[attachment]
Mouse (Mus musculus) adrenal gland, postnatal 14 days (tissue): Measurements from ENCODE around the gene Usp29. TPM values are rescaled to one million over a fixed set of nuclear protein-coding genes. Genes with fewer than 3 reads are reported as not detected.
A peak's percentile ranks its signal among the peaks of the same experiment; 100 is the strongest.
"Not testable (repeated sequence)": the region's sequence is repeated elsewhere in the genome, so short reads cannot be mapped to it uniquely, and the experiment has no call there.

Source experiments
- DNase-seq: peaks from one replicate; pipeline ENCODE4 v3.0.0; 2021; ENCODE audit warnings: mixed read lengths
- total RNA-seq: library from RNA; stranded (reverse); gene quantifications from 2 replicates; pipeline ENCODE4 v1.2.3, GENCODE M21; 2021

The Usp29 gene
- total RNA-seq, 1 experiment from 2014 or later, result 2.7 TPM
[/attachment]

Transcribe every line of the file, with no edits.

Mouse (Mus musculus) adrenal gland, postnatal 14 days (tissue): Measurements from ENCODE around the gene Usp29. TPM values are rescaled to one million over a fixed set of nuclear protein-coding genes. Genes with fewer than 3 reads are reported as not detected.
A peak's percentile ranks its signal among the peaks of the same experiment; 100 is the strongest.
"Not testable (repeated sequence)": the region's sequence is repeated elsewhere in the genome, so short reads cannot be mapped to it uniquely, and the experiment has no call there.

Source experiments
- DNase-seq: peaks from one replicate; pipeline ENCODE4 v3.0.0; 2021; ENCODE audit warnings: mixed read lengths
- total RNA-seq: library from RNA; stranded (reverse); gene quantifications from 2 replicates; pipeline ENCODE4 v1.2.3, GENCODE M21; 2021

The Usp29 gene
- total RNA-seq, 1 experiment from 2014 or later, result 2.7 TPM